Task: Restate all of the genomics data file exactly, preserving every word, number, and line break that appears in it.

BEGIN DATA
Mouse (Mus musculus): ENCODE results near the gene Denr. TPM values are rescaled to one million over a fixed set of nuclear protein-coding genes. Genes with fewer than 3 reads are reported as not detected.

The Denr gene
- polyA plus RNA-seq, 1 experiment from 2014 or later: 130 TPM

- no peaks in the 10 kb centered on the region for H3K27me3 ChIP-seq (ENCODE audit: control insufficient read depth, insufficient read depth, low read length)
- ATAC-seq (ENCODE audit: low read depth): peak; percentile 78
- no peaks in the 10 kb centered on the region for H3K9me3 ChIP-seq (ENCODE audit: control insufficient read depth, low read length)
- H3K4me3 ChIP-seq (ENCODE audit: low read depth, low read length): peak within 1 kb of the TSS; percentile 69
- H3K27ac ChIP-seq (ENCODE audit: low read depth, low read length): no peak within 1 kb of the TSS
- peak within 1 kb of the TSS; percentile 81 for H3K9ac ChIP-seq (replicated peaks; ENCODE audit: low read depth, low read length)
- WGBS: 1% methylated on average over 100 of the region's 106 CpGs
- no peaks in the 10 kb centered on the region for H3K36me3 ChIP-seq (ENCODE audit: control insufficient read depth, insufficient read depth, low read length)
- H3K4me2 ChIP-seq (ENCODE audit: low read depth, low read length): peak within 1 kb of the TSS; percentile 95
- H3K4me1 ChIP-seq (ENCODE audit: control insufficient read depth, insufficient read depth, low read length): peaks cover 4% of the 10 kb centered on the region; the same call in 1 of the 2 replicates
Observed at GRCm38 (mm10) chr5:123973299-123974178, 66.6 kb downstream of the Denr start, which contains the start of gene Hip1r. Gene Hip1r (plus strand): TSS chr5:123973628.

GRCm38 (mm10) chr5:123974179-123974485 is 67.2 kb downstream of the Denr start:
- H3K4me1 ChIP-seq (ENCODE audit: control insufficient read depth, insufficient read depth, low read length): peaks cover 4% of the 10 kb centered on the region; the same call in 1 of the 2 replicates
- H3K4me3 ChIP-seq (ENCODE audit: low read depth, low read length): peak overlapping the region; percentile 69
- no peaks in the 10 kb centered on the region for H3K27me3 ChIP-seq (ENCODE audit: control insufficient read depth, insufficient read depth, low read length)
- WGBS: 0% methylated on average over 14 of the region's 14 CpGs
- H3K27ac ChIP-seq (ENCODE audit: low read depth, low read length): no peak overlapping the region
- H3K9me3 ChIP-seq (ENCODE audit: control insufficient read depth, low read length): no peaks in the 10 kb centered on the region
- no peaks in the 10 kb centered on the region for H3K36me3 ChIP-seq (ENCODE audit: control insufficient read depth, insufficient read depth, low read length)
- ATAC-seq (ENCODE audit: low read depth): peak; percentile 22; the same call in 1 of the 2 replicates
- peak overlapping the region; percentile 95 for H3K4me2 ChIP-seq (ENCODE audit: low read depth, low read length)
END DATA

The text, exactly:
Mouse (Mus musculus): ENCODE results near the gene Denr. TPM values are rescaled to one million over a fixed set of nuclear protein-coding genes. Genes with fewer than 3 reads are reported as not detected.

The Denr gene
- polyA plus RNA-seq, 1 experiment from 2014 or later: 130 TPM

- no peaks in the 10 kb centered on the region for H3K27me3 ChIP-seq (ENCODE audit: control insufficient read depth, insufficient read depth, low read length)
- ATAC-seq (ENCODE audit: low read depth): peak; percentile 78
- no peaks in the 10 kb centered on the region for H3K9me3 ChIP-seq (ENCODE audit: control insufficient read depth, low read length)
- H3K4me3 ChIP-seq (ENCODE audit: low read depth, low read length): peak within 1 kb of the TSS; percentile 69
- H3K27ac ChIP-seq (ENCODE audit: low read depth, low read length): no peak within 1 kb of the TSS
- peak within 1 kb of the TSS; percentile 81 for H3K9ac ChIP-seq (replicated peaks; ENCODE audit: low read depth, low read length)
- WGBS: 1% methylated on average over 100 of the region's 106 CpGs
- no peaks in the 10 kb centered on the region for H3K36me3 ChIP-seq (ENCODE audit: control insufficient read depth, insufficient read depth, low read length)
- H3K4me2 ChIP-seq (ENCODE audit: low read depth, low read length): peak within 1 kb of the TSS; percentile 95
- H3K4me1 ChIP-seq (ENCODE audit: control insufficient read depth, insufficient read depth, low read length): peaks cover 4% of the 10 kb centered on the region; the same call in 1 of the 2 replicates
Observed at GRCm38 (mm10) chr5:123973299-123974178, 66.6 kb downstream of the Denr start, which contains the start of gene Hip1r. Gene Hip1r (plus strand): TSS chr5:123973628.

GRCm38 (mm10) chr5:123974179-123974485 is 67.2 kb downstream of the Denr start:
- H3K4me1 ChIP-seq (ENCODE audit: control insufficient read depth, insufficient read depth, low read length): peaks cover 4% of the 10 kb centered on the region; the same call in 1 of the 2 replicates
- H3K4me3 ChIP-seq (ENCODE audit: low read depth, low read length): peak overlapping the region; percentile 69
- no peaks in the 10 kb centered on the region for H3K27me3 ChIP-seq (ENCODE audit: control insufficient read depth, insufficient read depth, low read length)
- WGBS: 0% methylated on average over 14 of the region's 14 CpGs
- H3K27ac ChIP-seq (ENCODE audit: low read depth, low read length): no peak overlapping the region
- H3K9me3 ChIP-seq (ENCODE audit: control insufficient read depth, low read length): no peaks in the 10 kb centered on the region
- no peaks in the 10 kb centered on the region for H3K36me3 ChIP-seq (ENCODE audit: control insufficient read depth, insufficient read depth, low read length)
- ATAC-seq (ENCODE audit: low read depth): peak; percentile 22; the same call in 1 of the 2 replicates
- peak overlapping the region; percentile 95 for H3K4me2 ChIP-seq (ENCODE audit: low read depth, low read length)